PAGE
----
This period of time saw one-third of farmers move to the cities for other work as they lost their employment on small family farms. That trend in falling farm employment continued until recent years, and farming has seen even greater increases in productivity (yield per acre) in recent decades. Farm and ranch families are just 2% of the US population today. Only 15% of the US workforce produces, processes, and sells the nation food and fiber. Today’s farmers produce almost three times more food with 2% lower inputs than farmers did 60 years ago. A third of American agriculture is strictly for exports.

The late 1800s was a particularly contentious period of history in the United States as farmers blamed railroads, bankers, and industrialists for their problems – a situation not unlike the income inequality debate we have today. And while falling prices weren’t fun for the farmers, the general public enjoyed lower food costs and higher-quality food.

The easiest way to illustrate this trend in the modern area is by looking at the cost of a gigabyte of storage. You can see an interactive version of this chart here. Prices for a gigabyte of storage dropped from $500-700,000 in the early 1980s (depending on what you were buying) to about $0.03 today. Put another way, a gigabyte cost about 2 million times more 35 years ago than it does today. And it has fallen by 50% every few years. The good deflationary fall in prices for data storage has enabled all sorts of industries and products, creating millions of jobs. And we could find dozens of other, similar products whose prices have been falling dramatically.

Measuring Inflation/Deflation

Each month we are greeted by the announcement of the Consumer Price Index (CPI), telling us what the level of general price inflation has been for the previous month and year. I’ve written about CPI extensively in past letters, but basically we need to understand that the CPI is an artificial amalgamation of the prices of various products and services. The composition of the CPI has changed significantly over the last 40 years. As John Williams at Shadow Stats demonstrates, if we used the same measurement methodology that was in force during the Reagan years or the early Clinton years, inflation would be almost 4 percentage points higher now than it is currently calculated to be.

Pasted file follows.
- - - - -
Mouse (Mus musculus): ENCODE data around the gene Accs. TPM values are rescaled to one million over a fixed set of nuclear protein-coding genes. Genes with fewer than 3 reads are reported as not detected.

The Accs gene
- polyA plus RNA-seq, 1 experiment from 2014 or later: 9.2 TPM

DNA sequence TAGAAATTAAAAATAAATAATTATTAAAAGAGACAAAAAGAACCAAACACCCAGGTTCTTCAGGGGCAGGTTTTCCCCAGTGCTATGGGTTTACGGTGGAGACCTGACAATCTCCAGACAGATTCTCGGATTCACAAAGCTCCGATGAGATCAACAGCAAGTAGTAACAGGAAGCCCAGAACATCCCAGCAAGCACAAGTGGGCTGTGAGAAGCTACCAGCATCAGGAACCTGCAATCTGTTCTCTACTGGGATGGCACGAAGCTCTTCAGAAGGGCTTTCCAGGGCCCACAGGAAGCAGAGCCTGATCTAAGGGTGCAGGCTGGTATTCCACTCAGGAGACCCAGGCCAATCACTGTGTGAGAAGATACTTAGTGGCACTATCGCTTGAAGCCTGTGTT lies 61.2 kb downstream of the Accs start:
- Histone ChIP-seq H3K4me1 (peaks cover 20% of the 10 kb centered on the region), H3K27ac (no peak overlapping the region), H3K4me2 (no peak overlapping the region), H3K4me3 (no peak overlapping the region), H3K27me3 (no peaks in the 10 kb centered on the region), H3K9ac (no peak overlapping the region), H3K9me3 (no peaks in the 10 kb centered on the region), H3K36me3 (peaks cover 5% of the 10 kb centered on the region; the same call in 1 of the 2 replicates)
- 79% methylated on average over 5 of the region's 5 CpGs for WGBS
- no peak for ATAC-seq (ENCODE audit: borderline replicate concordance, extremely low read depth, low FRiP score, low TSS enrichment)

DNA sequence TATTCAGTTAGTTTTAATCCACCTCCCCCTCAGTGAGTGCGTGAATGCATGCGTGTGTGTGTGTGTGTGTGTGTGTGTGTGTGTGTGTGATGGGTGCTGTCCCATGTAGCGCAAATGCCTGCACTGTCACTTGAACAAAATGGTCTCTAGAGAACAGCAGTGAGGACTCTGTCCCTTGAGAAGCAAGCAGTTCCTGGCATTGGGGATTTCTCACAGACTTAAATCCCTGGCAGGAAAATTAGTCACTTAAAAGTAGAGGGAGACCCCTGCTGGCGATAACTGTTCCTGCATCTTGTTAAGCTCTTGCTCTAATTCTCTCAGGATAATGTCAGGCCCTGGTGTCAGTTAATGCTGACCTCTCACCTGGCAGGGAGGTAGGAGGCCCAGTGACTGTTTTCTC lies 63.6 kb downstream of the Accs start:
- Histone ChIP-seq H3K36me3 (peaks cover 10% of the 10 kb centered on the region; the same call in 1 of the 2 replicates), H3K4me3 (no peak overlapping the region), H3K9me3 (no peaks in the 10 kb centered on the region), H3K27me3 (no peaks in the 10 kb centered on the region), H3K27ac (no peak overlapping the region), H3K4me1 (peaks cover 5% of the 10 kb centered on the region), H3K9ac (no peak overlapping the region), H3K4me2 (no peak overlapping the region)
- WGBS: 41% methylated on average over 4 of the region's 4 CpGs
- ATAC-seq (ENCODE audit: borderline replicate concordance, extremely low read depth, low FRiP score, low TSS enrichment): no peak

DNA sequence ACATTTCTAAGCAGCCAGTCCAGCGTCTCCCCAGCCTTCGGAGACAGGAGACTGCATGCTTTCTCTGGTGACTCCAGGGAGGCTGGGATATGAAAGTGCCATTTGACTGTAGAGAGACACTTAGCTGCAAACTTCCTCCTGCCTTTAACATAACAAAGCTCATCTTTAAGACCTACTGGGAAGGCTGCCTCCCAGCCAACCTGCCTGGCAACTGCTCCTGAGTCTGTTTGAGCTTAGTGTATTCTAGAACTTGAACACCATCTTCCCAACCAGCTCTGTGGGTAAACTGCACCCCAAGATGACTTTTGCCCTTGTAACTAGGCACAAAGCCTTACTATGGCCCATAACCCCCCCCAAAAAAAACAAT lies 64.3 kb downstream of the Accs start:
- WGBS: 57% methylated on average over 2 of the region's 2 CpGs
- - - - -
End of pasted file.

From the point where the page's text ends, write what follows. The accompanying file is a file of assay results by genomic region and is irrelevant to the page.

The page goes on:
Contrary to some commentators, I do not see this is a conspiracy to mislead investors or consumers, or to slow down the rise in Social Security payments. We should all be grateful that there is a small band of economists who are consumed by the details of what inflation actually is. They go to conferences and vehemently argue with each other (well, vehemently for academic economists) over arcane topics that would bore 99%-plus of the population. They are passionate about trying to find the proper measure of inflation.

My personal feeling is that the adjustments that have been made in the calculation of inflation are generally quite reasonable, if somewhat controversial. With the prices of electronics and many other manufactured goods falling over the decades, how do you measure inflation in those items? Or rather deflation? I still spend about the same amount for a new phone today as I did 10 years ago, but my new iPhone 6+ is a major improvement over the Motorola flip phone I had 10 years ago, by any standard you want to apply. Both could make phone calls, but that is about where the similarity ends. Am I getting better value for my money? More bang for the buck? Absolutely.

Currently, the economists who determine inflation see that increase in value as an actual drop in inflation, and they use a somewhat controversial methodology called hedonics to adjust the prices of a myriad of products for quality. If anti-lock brake systems are now standard whereas before they were optional, then by this doctrine the price of your car went down. (Those who are interested can google hedonics and get a wealth of information on the definition and the controversy.)

Housing is a big component of our spending. Should we use actual housing prices or what the inflation economists call “owner’s equivalent rent prices” as our measure of housing cost increases? If we had used actual housing prices during the 2000s, the inflation figures would have gone through the roof, suggesting to the Federal Reserve that they should be raising interest rates rather than lowering them or keeping them too low. And again, if we had been using actual house prices to calculate inflation during the Great Recession, the economy would have been seen as being swamped by serious deflation. There would’ve been even more weeping and wailing and gnashing of teeth.

To continue reading this article from Thoughts from the Frontline – a free weekly publication by John Mauldin, renowned financial expert, best-selling author, and Chairman of Mauldin Economics – please click here.